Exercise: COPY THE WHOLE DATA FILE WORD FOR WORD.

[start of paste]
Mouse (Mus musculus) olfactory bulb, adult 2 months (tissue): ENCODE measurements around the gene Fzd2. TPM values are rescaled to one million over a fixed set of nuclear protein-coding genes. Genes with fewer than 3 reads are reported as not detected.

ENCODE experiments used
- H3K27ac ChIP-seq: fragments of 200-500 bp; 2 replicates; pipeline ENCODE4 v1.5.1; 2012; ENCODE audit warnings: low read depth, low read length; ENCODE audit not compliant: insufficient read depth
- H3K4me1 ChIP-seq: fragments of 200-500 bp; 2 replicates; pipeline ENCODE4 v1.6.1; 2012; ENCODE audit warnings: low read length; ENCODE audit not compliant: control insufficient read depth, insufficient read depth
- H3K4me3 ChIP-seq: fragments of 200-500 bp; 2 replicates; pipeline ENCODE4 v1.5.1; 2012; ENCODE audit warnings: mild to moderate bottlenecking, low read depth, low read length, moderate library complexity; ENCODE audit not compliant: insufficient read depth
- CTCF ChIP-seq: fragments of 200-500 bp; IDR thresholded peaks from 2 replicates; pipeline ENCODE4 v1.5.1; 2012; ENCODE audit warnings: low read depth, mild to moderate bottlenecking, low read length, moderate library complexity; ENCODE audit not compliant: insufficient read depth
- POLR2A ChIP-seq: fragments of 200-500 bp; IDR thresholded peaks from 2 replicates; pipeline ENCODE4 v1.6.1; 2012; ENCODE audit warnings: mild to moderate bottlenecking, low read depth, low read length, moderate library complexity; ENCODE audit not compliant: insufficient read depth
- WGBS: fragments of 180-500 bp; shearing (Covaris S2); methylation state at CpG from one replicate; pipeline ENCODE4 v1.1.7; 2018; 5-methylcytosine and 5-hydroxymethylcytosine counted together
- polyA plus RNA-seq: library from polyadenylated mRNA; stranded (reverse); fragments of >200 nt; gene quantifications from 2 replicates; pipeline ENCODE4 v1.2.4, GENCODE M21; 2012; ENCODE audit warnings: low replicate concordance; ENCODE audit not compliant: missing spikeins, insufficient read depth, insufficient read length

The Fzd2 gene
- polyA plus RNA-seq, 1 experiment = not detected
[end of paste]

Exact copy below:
Mouse (Mus musculus) olfactory bulb, adult 2 months (tissue): ENCODE measurements around the gene Fzd2. TPM values are rescaled to one million over a fixed set of nuclear protein-coding genes. Genes with fewer than 3 reads are reported as not detected.

ENCODE experiments used
- H3K27ac ChIP-seq: fragments of 200-500 bp; 2 replicates; pipeline ENCODE4 v1.5.1; 2012; ENCODE audit warnings: low read depth, low read length; ENCODE audit not compliant: insufficient read depth
- H3K4me1 ChIP-seq: fragments of 200-500 bp; 2 replicates; pipeline ENCODE4 v1.6.1; 2012; ENCODE audit warnings: low read length; ENCODE audit not compliant: control insufficient read depth, insufficient read depth
- H3K4me3 ChIP-seq: fragments of 200-500 bp; 2 replicates; pipeline ENCODE4 v1.5.1; 2012; ENCODE audit warnings: mild to moderate bottlenecking, low read depth, low read length, moderate library complexity; ENCODE audit not compliant: insufficient read depth
- CTCF ChIP-seq: fragments of 200-500 bp; IDR thresholded peaks from 2 replicates; pipeline ENCODE4 v1.5.1; 2012; ENCODE audit warnings: low read depth, mild to moderate bottlenecking, low read length, moderate library complexity; ENCODE audit not compliant: insufficient read depth
- POLR2A ChIP-seq: fragments of 200-500 bp; IDR thresholded peaks from 2 replicates; pipeline ENCODE4 v1.6.1; 2012; ENCODE audit warnings: mild to moderate bottlenecking, low read depth, low read length, moderate library complexity; ENCODE audit not compliant: insufficient read depth
- WGBS: fragments of 180-500 bp; shearing (Covaris S2); methylation state at CpG from one replicate; pipeline ENCODE4 v1.1.7; 2018; 5-methylcytosine and 5-hydroxymethylcytosine counted together
- polyA plus RNA-seq: library from polyadenylated mRNA; stranded (reverse); fragments of >200 nt; gene quantifications from 2 replicates; pipeline ENCODE4 v1.2.4, GENCODE M21; 2012; ENCODE audit warnings: low replicate concordance; ENCODE audit not compliant: missing spikeins, insufficient read depth, insufficient read length

The Fzd2 gene
- polyA plus RNA-seq, 1 experiment = not detected